Certainly good news, though it seems strange that numbers have dropped so drastically just like that, while in all other countries figures are either stable at a relatively high level or point upwards? What makes Japan so different, I wonder?
0 ( +7 / -7 )
It might help then to have a DIGITAL Covid certificate to actually make this practical. Surely people will not be expected to always carry a paper certificate with them? But then, maybe so. After all, this is Japan...
-2 ( +15 / -17 )
Lots of praise from athletes and officials for the Tokyo organisers and volunteers, for pulling off a 'successful' pandemic Olympics and Paralympics. But, for obvious reasons, very ambivalent feelings in Tokyo and Japan. Now that it's all over, we can (hopefully) go back to focus on what really matters. What remains of the Games is a rather questionable legacy. We have yet to see how history will eventually judge the Tokyo Olympics/Paralympics.
2 ( +3 / -1 )
A few days of lower week-on-week numbers doesn't mean that things are now magically improving. Too early to see a clear positive trend. Besides, according to an NHK report today, the number of seriously ill patients in Japan is now at a record high, after setting a new record for the 15th day in a row.
10 ( +10 / -0 )
@Pukey2 Yeah, that's probably it...
1 ( +5 / -4 )
0 ( +3 / -3 )
@genkigaijingirl I couldn't agree more! The technology exists, and so does the need. But it seems it's still being predominantly used in non-essential areas as a 'novelty'. The idea with this restaurant is good, but there should be so much more potential for this kind of technology - now more than ever before!
0 ( +0 / -0 )
If I'm not mistaken, then this is the highest number for a Tuesday so far. Big increase from Tuesday last week (and thanks, JT, for adding that), but that figure was impacted by the public holiday on Monday, so 3 Aug may be a more meaningful comparison. On that day the number was 3,709. No change in the upward trend in sight, it seems.
10 ( +12 / -2 )
@divinda I fully agree. Thus far, there may not be any actual evidence of the virus spreading from the "Olympic bubble" to the general public or vice versa (although that doesn't necessarily mean it's not happening), but the Games themselves, and the euphoria they create, send the message that "it's OK to let our guard down while we celebrate the sporting achievements".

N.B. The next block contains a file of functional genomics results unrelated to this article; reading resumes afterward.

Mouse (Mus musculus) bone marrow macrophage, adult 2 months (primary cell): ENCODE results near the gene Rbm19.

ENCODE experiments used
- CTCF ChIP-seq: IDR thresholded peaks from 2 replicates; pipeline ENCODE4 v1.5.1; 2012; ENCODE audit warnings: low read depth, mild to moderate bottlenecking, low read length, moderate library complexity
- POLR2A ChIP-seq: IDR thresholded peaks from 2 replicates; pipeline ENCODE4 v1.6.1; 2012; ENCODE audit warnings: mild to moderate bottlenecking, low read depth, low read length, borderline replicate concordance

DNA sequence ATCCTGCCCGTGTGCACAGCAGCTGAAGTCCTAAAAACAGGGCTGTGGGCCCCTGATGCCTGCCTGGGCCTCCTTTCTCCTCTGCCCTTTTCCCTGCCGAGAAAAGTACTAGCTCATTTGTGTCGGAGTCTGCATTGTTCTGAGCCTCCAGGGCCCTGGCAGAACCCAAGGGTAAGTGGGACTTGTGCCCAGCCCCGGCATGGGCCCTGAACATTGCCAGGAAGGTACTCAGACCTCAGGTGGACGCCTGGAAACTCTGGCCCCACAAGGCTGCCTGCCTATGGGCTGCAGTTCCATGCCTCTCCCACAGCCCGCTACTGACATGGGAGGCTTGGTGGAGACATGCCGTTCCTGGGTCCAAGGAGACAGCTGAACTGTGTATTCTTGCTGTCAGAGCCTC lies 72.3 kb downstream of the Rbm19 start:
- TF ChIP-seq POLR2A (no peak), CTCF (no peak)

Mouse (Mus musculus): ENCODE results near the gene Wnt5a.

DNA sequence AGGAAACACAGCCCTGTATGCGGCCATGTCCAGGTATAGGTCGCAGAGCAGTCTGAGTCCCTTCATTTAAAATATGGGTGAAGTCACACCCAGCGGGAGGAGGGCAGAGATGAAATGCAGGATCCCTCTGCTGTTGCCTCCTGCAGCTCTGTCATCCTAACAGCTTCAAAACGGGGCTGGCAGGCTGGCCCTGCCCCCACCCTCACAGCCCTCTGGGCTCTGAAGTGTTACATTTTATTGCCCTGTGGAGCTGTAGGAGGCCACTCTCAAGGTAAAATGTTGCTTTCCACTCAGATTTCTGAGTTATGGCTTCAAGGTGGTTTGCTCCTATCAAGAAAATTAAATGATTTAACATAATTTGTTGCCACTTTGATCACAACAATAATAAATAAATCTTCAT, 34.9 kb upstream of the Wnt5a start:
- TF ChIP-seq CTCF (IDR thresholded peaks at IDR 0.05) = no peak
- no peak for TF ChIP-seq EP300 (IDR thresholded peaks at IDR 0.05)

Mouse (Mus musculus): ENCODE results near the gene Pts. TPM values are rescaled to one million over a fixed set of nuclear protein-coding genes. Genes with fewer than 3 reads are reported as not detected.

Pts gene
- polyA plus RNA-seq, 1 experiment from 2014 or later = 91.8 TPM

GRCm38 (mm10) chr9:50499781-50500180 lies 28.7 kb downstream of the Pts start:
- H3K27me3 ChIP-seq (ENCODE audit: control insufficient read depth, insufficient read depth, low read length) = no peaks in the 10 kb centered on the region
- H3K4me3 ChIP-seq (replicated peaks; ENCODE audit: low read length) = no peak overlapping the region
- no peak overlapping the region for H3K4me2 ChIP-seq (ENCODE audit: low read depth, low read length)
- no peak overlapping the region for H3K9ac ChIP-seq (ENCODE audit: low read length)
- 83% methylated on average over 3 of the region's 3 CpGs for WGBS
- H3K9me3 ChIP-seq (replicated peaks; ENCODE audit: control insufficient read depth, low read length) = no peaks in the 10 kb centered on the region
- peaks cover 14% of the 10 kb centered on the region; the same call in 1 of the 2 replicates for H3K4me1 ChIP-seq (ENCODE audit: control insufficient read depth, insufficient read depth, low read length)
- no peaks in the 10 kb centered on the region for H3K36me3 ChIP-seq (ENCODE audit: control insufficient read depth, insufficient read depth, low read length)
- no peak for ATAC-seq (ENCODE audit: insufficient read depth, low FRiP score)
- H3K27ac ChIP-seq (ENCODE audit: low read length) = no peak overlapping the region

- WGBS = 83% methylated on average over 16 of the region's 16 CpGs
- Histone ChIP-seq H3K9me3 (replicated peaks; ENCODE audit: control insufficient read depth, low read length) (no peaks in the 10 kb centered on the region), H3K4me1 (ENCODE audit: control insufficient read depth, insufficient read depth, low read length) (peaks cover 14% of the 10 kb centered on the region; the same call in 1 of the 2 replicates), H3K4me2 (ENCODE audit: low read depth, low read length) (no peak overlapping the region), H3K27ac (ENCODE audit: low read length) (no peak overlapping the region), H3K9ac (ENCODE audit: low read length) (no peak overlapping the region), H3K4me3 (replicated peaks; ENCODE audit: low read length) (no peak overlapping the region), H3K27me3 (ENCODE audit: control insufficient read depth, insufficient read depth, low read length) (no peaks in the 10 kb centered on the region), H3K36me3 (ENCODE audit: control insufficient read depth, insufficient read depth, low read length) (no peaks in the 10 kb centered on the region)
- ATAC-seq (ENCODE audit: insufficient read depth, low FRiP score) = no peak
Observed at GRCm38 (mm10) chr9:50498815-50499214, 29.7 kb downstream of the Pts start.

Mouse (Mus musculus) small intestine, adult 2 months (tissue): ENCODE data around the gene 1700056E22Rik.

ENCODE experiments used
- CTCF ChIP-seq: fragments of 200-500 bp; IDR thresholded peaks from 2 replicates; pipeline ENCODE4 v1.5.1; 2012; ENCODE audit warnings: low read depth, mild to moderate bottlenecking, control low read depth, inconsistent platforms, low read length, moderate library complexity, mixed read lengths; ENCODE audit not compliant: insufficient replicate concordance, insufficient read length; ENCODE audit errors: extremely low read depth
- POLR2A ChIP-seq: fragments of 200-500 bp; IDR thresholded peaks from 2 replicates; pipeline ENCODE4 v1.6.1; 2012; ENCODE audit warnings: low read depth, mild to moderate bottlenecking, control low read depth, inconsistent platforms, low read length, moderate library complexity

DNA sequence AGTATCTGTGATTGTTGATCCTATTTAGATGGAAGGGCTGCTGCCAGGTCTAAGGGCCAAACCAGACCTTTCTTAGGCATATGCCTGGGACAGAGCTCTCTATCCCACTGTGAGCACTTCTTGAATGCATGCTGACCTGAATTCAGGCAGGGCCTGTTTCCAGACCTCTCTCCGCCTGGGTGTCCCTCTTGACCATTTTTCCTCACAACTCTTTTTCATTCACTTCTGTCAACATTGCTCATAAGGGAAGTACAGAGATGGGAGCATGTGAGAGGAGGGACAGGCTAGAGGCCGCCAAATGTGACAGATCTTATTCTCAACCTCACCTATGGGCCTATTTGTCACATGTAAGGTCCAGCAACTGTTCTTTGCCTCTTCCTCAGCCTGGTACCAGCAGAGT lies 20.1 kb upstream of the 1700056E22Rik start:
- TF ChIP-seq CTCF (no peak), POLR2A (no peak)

The Asahi Shimbun yesterday wrote *"Tokyo’s state of emergency becoming a state of complacency"**.* The result of that is what we are now seeing in the skyrocketing numbers. Evidence that staging such a mega-event during a pandemic was a bad idea from the very beginning.
But for the Government to deny any link between the Olympics and the record number of Covid cases is self-evident. They (and the IOC) will never admit to that, but spin it anyway they can to justify the decision to go ahead.
6 ( +8 / -2 )
I would hardly call it a "race", with only one single contender... Hosting the Summer Olympics used to be a huge honour and could bring benefits (if not necessarily of the financial kind) to the host, but these days there doesn't seem to be any appetite for staging this mega event and incurring those huge costs anymore. One has to question whether the current format still makes sense or should be overhauled.
But at least Brisbane is unlikely to experience the huge issues Tokyo is facing during these trying days...
7 ( +8 / -1 )
12 ( +19 / -7 )
@Mirchy, I think the simple answer is, they can't, despite Bach's assurances that the Olympic Village is "absolutely safe". But let's see how this will all unfold in the coming days...
10 ( +13 / -3 )
The signs are there that it will be.
On the plus side, yes, vaccinations are progressing (though still not fast enough).
At the same time I understand that the much more transmissable Delta variant apparently still only accounts for 30% of all new infections (which would be a much lower ratio than in other countries). Despite that, the numbers have been rising fast in the past couple of weeks.